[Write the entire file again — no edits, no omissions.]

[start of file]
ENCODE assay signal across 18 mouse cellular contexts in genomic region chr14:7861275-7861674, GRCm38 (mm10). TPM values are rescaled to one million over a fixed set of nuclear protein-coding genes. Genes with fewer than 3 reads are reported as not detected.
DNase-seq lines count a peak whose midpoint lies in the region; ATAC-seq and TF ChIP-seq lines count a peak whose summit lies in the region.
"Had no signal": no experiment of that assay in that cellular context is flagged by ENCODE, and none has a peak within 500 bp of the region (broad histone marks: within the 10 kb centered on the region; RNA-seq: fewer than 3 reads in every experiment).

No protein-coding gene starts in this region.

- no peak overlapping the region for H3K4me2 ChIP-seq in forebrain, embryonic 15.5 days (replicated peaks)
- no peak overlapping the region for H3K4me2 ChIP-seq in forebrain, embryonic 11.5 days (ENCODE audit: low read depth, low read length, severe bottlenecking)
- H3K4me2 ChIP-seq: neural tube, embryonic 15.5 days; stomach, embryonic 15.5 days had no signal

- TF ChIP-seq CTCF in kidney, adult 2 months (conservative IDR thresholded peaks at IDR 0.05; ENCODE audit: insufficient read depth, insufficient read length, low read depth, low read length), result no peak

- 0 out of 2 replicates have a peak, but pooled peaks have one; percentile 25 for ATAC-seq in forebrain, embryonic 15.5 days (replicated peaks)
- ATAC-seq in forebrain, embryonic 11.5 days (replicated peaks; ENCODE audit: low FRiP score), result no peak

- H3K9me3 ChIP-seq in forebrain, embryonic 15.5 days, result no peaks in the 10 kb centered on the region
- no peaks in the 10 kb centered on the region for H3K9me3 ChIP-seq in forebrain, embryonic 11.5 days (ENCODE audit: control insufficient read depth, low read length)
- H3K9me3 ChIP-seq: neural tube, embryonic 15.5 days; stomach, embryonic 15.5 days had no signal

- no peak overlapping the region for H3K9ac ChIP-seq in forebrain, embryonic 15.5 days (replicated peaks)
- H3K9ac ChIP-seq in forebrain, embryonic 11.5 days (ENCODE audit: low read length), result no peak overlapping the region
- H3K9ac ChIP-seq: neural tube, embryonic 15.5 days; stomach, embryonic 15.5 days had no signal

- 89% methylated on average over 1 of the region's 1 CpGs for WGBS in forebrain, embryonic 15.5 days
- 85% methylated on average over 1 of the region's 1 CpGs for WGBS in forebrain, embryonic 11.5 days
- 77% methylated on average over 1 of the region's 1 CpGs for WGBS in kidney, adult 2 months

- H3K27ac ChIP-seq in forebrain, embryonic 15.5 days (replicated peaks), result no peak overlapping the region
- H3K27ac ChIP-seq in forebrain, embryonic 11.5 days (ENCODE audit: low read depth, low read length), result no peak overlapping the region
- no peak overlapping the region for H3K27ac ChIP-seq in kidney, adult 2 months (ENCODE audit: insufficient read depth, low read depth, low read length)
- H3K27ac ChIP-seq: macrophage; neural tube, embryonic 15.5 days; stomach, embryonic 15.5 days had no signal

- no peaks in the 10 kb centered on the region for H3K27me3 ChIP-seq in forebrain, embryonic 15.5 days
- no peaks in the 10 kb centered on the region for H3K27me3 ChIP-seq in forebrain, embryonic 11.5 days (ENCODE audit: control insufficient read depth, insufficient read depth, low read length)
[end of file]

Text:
ENCODE assay signal across 18 mouse cellular contexts in genomic region chr14:7861275-7861674, GRCm38 (mm10). TPM values are rescaled to one million over a fixed set of nuclear protein-coding genes. Genes with fewer than 3 reads are reported as not detected.
DNase-seq lines count a peak whose midpoint lies in the region; ATAC-seq and TF ChIP-seq lines count a peak whose summit lies in the region.
"Had no signal": no experiment of that assay in that cellular context is flagged by ENCODE, and none has a peak within 500 bp of the region (broad histone marks: within the 10 kb centered on the region; RNA-seq: fewer than 3 reads in every experiment).

No protein-coding gene starts in this region.

- no peak overlapping the region for H3K4me2 ChIP-seq in forebrain, embryonic 15.5 days (replicated peaks)
- no peak overlapping the region for H3K4me2 ChIP-seq in forebrain, embryonic 11.5 days (ENCODE audit: low read depth, low read length, severe bottlenecking)
- H3K4me2 ChIP-seq: neural tube, embryonic 15.5 days; stomach, embryonic 15.5 days had no signal

- TF ChIP-seq CTCF in kidney, adult 2 months (conservative IDR thresholded peaks at IDR 0.05; ENCODE audit: insufficient read depth, insufficient read length, low read depth, low read length), result no peak

- 0 out of 2 replicates have a peak, but pooled peaks have one; percentile 25 for ATAC-seq in forebrain, embryonic 15.5 days (replicated peaks)
- ATAC-seq in forebrain, embryonic 11.5 days (replicated peaks; ENCODE audit: low FRiP score), result no peak

- H3K9me3 ChIP-seq in forebrain, embryonic 15.5 days, result no peaks in the 10 kb centered on the region
- no peaks in the 10 kb centered on the region for H3K9me3 ChIP-seq in forebrain, embryonic 11.5 days (ENCODE audit: control insufficient read depth, low read length)
- H3K9me3 ChIP-seq: neural tube, embryonic 15.5 days; stomach, embryonic 15.5 days had no signal

- no peak overlapping the region for H3K9ac ChIP-seq in forebrain, embryonic 15.5 days (replicated peaks)
- H3K9ac ChIP-seq in forebrain, embryonic 11.5 days (ENCODE audit: low read length), result no peak overlapping the region
- H3K9ac ChIP-seq: neural tube, embryonic 15.5 days; stomach, embryonic 15.5 days had no signal

- 89% methylated on average over 1 of the region's 1 CpGs for WGBS in forebrain, embryonic 15.5 days
- 85% methylated on average over 1 of the region's 1 CpGs for WGBS in forebrain, embryonic 11.5 days
- 77% methylated on average over 1 of the region's 1 CpGs for WGBS in kidney, adult 2 months

- H3K27ac ChIP-seq in forebrain, embryonic 15.5 days (replicated peaks), result no peak overlapping the region
- H3K27ac ChIP-seq in forebrain, embryonic 11.5 days (ENCODE audit: low read depth, low read length), result no peak overlapping the region
- no peak overlapping the region for H3K27ac ChIP-seq in kidney, adult 2 months (ENCODE audit: insufficient read depth, low read depth, low read length)
- H3K27ac ChIP-seq: macrophage; neural tube, embryonic 15.5 days; stomach, embryonic 15.5 days had no signal

- no peaks in the 10 kb centered on the region for H3K27me3 ChIP-seq in forebrain, embryonic 15.5 days
- no peaks in the 10 kb centered on the region for H3K27me3 ChIP-seq in forebrain, embryonic 11.5 days (ENCODE audit: control insufficient read depth, insufficient read depth, low read length)